# Before the lab

## Linear Algebra

One of the main features of Octave we will discuss is
vectorization. To
understand it, we need some background material on Linear Algebra. If
you've taken a linear algebra course recently, this should be easy,
otherwise you will probably need to review

## Octave

# Background

We will mainly rely on the Octave Interpreter Reference. A more tutorial style guide is the Gnu Octave Beginner's Guide, which is available in ebook form from the UNB library.

We'll refer to the online text by Robert
Beezer for linear algebra
background. We can happily ignore the stuff about complex numbers.

# Running Octave

- Time
- 5 minutes
- Activity
- Demo / discussion

There is a GUI accessible from `Applications -> FCS -> GNU Octave`

, or by running from the command line

```
% octave --gui
```

There is also a REPL accessible from the command line by running

```
% octave
```

To sanity check your octave setup, run the following plots

```
>> surf(peaks)
>> contourf(peaks)
```

# Recursive Fibonacci

- Time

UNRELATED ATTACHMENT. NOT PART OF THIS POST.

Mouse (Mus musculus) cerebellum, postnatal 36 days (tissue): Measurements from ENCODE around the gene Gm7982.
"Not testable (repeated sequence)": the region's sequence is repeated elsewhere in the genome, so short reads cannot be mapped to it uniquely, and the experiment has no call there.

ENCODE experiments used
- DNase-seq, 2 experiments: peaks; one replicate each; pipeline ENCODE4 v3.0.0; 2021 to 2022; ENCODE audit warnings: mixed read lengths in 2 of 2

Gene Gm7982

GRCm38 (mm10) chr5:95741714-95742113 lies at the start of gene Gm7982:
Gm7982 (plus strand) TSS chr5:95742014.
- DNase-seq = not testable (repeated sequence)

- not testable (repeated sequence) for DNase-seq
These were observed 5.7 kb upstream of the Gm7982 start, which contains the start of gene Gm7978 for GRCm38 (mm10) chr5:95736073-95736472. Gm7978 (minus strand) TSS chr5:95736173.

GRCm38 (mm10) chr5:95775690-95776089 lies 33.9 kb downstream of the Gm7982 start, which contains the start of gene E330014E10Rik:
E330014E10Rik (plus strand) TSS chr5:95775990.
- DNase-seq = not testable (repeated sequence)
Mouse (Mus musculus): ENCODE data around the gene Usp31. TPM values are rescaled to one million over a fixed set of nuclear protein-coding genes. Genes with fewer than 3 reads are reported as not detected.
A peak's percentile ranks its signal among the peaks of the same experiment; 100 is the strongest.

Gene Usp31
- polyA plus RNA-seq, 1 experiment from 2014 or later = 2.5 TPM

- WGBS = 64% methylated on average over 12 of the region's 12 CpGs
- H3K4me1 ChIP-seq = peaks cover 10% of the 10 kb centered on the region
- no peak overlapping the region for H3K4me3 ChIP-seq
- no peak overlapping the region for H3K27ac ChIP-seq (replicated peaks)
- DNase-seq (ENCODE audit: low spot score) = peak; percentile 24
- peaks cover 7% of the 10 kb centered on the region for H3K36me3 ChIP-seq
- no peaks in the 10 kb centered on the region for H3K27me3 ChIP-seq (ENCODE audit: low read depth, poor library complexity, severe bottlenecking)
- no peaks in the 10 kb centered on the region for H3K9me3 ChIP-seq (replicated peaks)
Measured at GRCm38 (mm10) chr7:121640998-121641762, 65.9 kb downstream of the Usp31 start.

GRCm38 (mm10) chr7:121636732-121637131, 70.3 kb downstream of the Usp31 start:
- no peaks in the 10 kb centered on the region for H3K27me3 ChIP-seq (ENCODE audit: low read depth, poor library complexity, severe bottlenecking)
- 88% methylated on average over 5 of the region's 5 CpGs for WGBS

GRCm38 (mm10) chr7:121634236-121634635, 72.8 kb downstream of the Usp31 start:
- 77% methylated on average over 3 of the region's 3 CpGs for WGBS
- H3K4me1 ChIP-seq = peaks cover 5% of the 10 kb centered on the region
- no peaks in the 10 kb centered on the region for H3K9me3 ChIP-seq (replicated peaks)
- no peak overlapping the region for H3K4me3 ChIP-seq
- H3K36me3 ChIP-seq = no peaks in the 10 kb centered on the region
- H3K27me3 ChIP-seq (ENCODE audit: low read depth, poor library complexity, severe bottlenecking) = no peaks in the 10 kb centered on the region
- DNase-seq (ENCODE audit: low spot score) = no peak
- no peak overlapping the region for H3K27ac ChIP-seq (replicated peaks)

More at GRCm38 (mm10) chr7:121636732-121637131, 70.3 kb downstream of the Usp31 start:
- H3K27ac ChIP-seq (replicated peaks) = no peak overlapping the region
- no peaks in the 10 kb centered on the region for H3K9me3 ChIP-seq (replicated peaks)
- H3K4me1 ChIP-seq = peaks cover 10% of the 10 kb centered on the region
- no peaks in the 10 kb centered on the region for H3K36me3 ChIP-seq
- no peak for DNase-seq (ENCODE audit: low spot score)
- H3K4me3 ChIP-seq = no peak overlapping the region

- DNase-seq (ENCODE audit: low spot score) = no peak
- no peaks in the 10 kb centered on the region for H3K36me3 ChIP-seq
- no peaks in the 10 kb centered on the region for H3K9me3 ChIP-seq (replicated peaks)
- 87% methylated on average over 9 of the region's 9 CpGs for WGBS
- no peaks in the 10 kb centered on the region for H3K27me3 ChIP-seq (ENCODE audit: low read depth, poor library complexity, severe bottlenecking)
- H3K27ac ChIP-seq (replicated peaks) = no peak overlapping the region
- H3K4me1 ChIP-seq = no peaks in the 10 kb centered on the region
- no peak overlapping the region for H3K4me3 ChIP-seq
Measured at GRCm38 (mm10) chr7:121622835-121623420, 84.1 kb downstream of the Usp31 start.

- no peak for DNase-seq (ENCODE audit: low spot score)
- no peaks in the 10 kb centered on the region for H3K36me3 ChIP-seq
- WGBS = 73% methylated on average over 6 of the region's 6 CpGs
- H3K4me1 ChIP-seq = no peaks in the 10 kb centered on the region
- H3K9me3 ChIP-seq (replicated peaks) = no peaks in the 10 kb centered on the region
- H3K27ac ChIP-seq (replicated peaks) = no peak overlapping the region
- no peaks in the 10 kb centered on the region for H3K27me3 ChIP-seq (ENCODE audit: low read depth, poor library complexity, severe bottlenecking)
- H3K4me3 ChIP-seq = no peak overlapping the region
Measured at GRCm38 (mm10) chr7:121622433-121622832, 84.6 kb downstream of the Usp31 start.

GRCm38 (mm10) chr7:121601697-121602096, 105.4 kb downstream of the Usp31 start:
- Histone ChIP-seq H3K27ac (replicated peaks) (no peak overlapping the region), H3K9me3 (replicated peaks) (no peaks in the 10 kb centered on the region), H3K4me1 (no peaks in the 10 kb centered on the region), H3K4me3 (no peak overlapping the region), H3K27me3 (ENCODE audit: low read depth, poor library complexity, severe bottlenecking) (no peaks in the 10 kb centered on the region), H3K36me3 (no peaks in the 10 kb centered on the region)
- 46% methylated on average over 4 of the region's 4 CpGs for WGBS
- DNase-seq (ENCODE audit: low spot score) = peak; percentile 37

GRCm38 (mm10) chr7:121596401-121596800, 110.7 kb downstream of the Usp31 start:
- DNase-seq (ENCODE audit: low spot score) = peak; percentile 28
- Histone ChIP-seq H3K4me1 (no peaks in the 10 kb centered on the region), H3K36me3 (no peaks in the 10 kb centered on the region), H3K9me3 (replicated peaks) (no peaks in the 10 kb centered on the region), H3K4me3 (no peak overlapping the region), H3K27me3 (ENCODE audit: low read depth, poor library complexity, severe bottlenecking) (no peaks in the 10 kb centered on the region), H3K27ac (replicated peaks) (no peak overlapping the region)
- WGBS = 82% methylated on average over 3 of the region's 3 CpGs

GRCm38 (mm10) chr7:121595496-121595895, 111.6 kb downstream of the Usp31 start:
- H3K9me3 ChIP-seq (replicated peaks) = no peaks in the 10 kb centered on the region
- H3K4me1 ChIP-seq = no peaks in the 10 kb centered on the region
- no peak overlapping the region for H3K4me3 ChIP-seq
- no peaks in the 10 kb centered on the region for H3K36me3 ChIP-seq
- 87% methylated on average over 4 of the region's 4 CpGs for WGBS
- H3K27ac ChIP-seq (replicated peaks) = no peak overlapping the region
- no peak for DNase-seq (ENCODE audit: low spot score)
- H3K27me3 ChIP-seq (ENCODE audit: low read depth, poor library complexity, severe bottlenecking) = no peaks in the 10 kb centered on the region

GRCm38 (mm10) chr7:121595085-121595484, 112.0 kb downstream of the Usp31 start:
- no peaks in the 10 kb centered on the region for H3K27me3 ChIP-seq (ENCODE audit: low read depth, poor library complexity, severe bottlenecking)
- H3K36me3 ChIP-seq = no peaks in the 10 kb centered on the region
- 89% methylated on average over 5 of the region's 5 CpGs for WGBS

- 10 minutes
- Activity
- Demo/Group programming.

In L11 we discovered that caching (also known as *memoization*)
could make some recursive functions much faster. We will (re)consider the same example
in Octave. Here is a
JavaScript recursive function for Fibonacci (slightly modified from L11).

function fib(n) {
if (n<=0)
return 0;
if (n<=2)
return 1;
else
return fib(n-1)+fib(n-2);
}

Let's translate this line by line into an
Octave function.

Save the following in `~/cs2613/labs/L19/recfib.m`

; the name of the
file must match the name of the function.

function ret = recfib(n)
if (n <= 0)
ret = 0;
elseif (n <= 2)
ret = 1;
else
ret = recfib(n-1) + recfib(n-2);
endif
endfunction

Like the other programming languages we covered this term, there is a
built in unit-test facility that we will use. Add the following to your
function

%!assert (recfib(0) == 0);
%!assert (recfib(1) == 1);
%!assert (recfib(2) == 1);
%!assert (recfib(3) == 2);
%!assert (recfib(4) == 3);
%!assert (recfib(5) == 5);

Note the `%! assert`

. These are unit tests that can be run with

```
>> test fib
```

The syntax for `%!assert`

is a bit fussy, in particular the
parentheses are needed around the logical test.

## Questions for your journal